Jon Kessler

by Saul Ostrow

Gisele and the Cinopticon (detail), 2004, mixed media, 72 × 17 × 89 inches.

I’m writing this text based on inferences garnered over the years from numerous encounters with the work of Jon Kessler. These were reinforced during a whirlwind studio visit just a few weeks ago when Kessler showed me the scale model for his upcoming one-person exhibition at PS 1 in New York (A Palace at 4 am, Oct. 2005–Feb. 2006). This expansive affair will give us the first opportunity to be truly immersed in his image-world rather than be merely spectators. Given the aggregate nature of the Kessler enterprise, it seems that the firmest foundation for an introduction to it is a combination of fact, hypothesis and conjecture.

Kessler’s work since the ’80s has been aligned with the tradition of kinetic sculpture and assemblage that emerged in the early twentieth century—such works as Marcel Duchamp’s Rotoreliefs, Moholy Nagy’s time/space modulators and Yves Tinguely’s self-destructive machines are obvious sources—but filtered through the erratic, jury-rigged aesthetic of artists like Robert Rauschenberg and the improvised, makeshift special effects of B-filmmaker Ed Wood.

The Geneva Mechanism, 2004, mixed media, 80 × 48 × 62 inches.

Kessler’s works refrain from celebrating the industrial sublime, demonstrating technology’s aesthetic and perceptual potentials or even exposing the ridiculousness of our overarching desire to automate even the simplest tasks. Psychically confrontational and physically engaging, they draw their power from the metaphorical structures that form them, rather than their explicit subject matter (which of late references the hysterics of terror and war). It is as if Kessler were imagining what Bertolt Brecht and Edward Kienholz might have produced if they had collaborated.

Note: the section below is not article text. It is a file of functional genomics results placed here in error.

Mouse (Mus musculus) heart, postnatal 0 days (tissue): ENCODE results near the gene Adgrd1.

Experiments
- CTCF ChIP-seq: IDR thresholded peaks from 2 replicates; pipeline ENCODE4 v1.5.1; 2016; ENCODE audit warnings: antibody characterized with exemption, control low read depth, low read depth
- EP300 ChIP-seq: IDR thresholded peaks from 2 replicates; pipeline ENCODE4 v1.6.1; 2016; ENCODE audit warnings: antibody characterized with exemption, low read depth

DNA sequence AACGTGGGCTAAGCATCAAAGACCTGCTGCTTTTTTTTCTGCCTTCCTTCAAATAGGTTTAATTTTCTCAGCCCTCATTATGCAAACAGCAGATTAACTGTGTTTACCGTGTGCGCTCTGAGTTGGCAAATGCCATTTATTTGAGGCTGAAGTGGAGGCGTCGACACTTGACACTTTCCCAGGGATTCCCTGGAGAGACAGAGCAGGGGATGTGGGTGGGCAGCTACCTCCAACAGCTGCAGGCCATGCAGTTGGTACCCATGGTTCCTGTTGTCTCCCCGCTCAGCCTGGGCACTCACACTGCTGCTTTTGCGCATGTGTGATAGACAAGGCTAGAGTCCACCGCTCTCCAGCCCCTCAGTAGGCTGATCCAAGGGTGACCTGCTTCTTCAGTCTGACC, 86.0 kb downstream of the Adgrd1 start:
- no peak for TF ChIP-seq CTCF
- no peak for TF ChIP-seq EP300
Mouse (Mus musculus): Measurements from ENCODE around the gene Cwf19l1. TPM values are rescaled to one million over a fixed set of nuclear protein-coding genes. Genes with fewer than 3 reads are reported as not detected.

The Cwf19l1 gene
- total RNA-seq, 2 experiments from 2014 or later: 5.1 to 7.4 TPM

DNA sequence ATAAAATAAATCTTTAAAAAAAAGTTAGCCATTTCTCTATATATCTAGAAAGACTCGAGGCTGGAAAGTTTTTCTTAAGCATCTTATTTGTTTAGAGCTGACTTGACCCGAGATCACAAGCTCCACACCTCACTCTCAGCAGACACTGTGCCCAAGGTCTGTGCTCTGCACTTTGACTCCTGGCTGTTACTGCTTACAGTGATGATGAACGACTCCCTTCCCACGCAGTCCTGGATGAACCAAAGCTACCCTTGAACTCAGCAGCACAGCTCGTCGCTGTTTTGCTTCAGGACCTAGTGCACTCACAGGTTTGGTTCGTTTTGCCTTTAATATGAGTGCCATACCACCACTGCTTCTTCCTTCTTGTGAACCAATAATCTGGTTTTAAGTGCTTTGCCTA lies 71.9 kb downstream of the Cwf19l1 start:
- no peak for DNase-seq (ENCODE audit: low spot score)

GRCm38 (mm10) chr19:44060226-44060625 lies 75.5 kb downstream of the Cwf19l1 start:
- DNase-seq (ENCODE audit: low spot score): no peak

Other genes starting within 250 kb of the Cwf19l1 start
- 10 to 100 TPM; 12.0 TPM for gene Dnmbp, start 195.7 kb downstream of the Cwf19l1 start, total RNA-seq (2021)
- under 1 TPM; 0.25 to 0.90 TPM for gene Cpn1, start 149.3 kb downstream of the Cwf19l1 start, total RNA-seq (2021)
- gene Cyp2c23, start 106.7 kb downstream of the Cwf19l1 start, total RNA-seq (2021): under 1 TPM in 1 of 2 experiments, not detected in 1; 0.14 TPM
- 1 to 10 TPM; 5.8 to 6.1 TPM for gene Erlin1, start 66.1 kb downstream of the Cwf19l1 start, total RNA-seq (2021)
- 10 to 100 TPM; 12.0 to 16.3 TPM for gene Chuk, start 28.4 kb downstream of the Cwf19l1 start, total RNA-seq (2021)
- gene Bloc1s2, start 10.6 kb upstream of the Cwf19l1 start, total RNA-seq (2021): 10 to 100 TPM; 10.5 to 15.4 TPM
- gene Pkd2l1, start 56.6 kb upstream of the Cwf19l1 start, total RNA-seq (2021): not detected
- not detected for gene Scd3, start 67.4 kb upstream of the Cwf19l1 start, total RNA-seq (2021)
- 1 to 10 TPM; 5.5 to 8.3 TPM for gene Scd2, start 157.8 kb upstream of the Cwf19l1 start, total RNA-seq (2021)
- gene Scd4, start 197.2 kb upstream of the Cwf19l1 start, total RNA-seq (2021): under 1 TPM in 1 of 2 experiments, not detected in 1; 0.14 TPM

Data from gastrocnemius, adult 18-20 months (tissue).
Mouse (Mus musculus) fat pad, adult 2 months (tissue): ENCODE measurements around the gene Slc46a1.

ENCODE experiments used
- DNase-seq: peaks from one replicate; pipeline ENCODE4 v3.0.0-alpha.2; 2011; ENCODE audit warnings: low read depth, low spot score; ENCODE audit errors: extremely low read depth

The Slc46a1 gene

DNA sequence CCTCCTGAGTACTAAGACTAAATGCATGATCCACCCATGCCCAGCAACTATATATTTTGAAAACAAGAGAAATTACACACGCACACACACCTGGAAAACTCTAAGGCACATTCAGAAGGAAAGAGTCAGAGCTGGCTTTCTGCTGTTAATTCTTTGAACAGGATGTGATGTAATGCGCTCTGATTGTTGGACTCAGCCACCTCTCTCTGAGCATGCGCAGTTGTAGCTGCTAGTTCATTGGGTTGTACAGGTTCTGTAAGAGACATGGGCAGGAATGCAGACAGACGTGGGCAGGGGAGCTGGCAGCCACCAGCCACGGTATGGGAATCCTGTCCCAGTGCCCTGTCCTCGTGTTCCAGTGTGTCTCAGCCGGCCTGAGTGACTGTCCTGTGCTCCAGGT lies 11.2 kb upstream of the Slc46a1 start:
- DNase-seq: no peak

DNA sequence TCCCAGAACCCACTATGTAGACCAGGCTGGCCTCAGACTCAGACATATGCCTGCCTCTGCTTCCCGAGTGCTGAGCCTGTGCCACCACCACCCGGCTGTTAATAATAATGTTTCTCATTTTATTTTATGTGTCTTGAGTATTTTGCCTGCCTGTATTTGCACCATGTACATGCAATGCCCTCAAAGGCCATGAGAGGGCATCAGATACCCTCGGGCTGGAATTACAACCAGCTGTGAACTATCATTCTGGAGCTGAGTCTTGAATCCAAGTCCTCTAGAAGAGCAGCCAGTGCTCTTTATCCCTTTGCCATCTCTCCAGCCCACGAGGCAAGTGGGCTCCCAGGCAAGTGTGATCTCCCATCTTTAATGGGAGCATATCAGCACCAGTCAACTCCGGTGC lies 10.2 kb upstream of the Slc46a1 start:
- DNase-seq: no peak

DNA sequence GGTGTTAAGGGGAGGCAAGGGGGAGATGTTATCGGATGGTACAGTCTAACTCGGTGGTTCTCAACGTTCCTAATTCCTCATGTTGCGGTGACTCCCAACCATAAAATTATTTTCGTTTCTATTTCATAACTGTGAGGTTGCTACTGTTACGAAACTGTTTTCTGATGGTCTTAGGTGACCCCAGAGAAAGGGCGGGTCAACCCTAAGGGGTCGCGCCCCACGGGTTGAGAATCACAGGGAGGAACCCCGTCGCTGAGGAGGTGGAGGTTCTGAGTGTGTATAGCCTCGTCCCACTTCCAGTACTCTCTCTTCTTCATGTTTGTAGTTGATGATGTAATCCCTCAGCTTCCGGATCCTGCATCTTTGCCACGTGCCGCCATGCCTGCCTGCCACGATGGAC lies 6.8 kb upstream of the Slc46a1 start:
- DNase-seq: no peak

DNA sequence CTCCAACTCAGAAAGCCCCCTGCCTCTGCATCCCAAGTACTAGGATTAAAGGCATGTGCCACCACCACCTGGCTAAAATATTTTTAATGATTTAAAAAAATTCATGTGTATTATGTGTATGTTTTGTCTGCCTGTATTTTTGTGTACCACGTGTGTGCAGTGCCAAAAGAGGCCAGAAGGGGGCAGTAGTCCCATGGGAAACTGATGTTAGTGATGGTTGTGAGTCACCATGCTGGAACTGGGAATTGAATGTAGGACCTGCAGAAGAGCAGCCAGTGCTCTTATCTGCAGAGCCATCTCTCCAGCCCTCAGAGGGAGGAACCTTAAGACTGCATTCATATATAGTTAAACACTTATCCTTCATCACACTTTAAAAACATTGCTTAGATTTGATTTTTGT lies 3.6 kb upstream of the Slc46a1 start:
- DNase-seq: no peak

Hybrids of mechanical parts and digital technologies (video and closed-circuit television), Kessler’s motorized assemblages are lo-tech both in construction and aesthetic. They employ what is by today’s standards obsolete technology, producing near analog effects. Some of these machines plod along, while others whirl at high speed.

Mind Control (installation view), 2005, aluminum and found photo, 14 × 60 x 3 inches.

As both products and sites of production, Kessler’s machines are decentralized, like today’s industries. As such each work is an assembly plant producing collage-like images and moving pictures that come to be viewed in the context of their own making while stylistically mirroring the collage-like, jump-cut effects so familiar from action films and ’60s independent cinema. The resulting real-time clips of layered imagery are either remotely viewed or are incorporated into the assemblage itself. The results are conspicuous visual displays and tawdry behind-the-scenes views of their own workings.

No matter how seamless or apparently “real” Kessler’s composite images might be, they disassemble before our very eyes. As they fragment, they evoke responses that range from the analytic to the emotional to the pathetic. Given such mixed messages and transparency, each of these assemblages forms a network of information, mediation and appropriation meant to both replicate and unmask the ways mass media orders the disparate and disjointed images and experiences of our world.


—Saul Ostrow is dean of fine arts and chair of the painting department at the Cleveland Institute of Arts.

Maiden Voyage (detail), 2004, mixed media, 84 × 91 × 123 inches.

Fall 2005
The cover of BOMB 93